Washington may be examining a new path toward Israeli-Palestinian peace, Channel 10 reported Wednesday night, with US Secretary of State John Kerry purportedly seeking to hold direct, intensive talks between the sides under the auspices of regional Arab powers.
According to the report, which did not quote any officials on the matter and could not be independently verified, Kerry wants negotiations to last two months and involve nations such as Egypt, Saudi Arabia, the United Arab Emirates and Qatar.
Additionally, the Channel 10 story noted, US President Barack Obama is expected to request of Israeli Prime Minister Benjamin Netanyahu to publicly express a positive attitude towards the 2002 Saudi-drafted Arab Peace Initiative — if not by endorsing it wholesale, at least welcoming its general intent — in order to help enlist Arab nations to the new initiative.
At the same time, US officials would ask Palestinian Authority President Mahmoud Abbas to hold off for a few months on his demand for a UN Security Council resolution setting a deadline of November 2016 for an Israeli withdrawal from the West Bank and East Jerusalem — though it is unclear if Abbas would agree.
Netanyahu hinted at the possibility of such a track on Wednesday, when he called for Arab involvement in the peace process during a press conference with Obama in the White House.
Something was “changing in the Middle East” offering a new “commonality of interest between Israel and leading Arab states, and I think that we should work very hard together to seize on those common interests and build a positive program to advance a more secure, a more prosperous and a more peaceful Middle East. I remain committed to a vision of peace of two states for two peoples based on mutual recognition and rock solid security arrangements on the ground,” he said. The US and Israel should “think outside the box” and “see how we can recruit the Arab countries to advance this very hopeful agenda.”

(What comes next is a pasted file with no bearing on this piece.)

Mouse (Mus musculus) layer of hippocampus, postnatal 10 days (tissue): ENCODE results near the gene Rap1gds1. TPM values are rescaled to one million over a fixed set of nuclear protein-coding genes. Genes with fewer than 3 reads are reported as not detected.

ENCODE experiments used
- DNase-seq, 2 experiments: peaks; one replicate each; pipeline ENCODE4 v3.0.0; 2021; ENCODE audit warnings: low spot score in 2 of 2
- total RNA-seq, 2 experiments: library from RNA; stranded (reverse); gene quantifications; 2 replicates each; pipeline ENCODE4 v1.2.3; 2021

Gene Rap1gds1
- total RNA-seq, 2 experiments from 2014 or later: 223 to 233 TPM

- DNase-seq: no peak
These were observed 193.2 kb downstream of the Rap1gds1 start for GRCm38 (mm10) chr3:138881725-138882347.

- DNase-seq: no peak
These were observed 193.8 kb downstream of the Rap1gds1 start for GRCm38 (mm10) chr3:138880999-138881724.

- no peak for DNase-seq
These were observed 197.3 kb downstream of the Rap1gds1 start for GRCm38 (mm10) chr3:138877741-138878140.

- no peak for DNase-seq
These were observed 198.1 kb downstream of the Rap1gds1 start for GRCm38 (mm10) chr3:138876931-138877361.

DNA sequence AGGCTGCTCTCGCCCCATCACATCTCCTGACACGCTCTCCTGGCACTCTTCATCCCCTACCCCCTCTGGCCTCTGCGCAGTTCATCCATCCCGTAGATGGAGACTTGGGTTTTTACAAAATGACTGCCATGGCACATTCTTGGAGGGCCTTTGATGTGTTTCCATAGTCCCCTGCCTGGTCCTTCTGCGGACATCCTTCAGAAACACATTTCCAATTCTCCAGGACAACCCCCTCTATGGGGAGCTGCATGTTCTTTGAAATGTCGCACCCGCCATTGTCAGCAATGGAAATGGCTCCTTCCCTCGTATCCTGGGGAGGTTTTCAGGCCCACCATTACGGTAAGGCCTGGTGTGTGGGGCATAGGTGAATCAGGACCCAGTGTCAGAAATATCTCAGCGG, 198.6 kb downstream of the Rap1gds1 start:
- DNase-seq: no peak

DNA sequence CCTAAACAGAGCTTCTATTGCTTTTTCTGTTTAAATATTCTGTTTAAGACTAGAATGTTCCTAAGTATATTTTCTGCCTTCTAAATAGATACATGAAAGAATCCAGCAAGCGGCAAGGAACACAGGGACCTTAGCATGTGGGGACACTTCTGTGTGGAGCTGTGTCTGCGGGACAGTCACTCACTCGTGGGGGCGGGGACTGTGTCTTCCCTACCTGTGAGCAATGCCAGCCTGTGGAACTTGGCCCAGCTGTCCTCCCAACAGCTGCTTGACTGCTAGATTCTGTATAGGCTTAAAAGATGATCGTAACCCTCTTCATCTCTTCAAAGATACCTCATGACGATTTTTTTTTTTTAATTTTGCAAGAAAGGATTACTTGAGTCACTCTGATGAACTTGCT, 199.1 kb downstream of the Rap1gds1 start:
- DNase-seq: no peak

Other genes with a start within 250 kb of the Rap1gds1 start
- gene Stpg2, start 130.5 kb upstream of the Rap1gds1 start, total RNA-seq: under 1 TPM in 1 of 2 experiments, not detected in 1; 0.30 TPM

Netanyahu and Obama held their first meeting Wednesday since the collapse of the Israeli-Palestinian peace process and the summer’s 50-day Israel-Hamas war.
Obama said new efforts were needed to tackle the Israeli-Palestinian conflict. “We have to find ways to change the status quo so that both Israeli citizens are safe in their own homes, and schoolchildren in their schools…but also that we don’t have the tragedy of Palestinian children being killed as well,” Obama said.
The meeting appeared amiable and was marked by warm body language, smiles and firm handshakes. But hours later a crisis erupted as news that a Jerusalem planning committee had signed off on the final stage of approval for housing in a major new neighborhood of East Jerusalem prompted the administration to issue some of the strongest language it has ever employed to condemn Israel, including the warning that Israel was endangering its relations with “even its closest allies.”
The comments from the White House and the State Department were issued after left-wing anti-settlement group Peace Now revealed that the Jerusalem municipality last week okayed construction of some 2,500 homes for Jews and Arabs in the Givat Hamatos neighborhood. The US statements suggested that Washington felt deeply embittered and blind-sided by the move, viewing Netanyahu as being disingenuous when telling Obama, at their press conference, that he wanted the US to help him win over Arab states to warm their ties with Israel and advance a two-state solution with the Palestinians.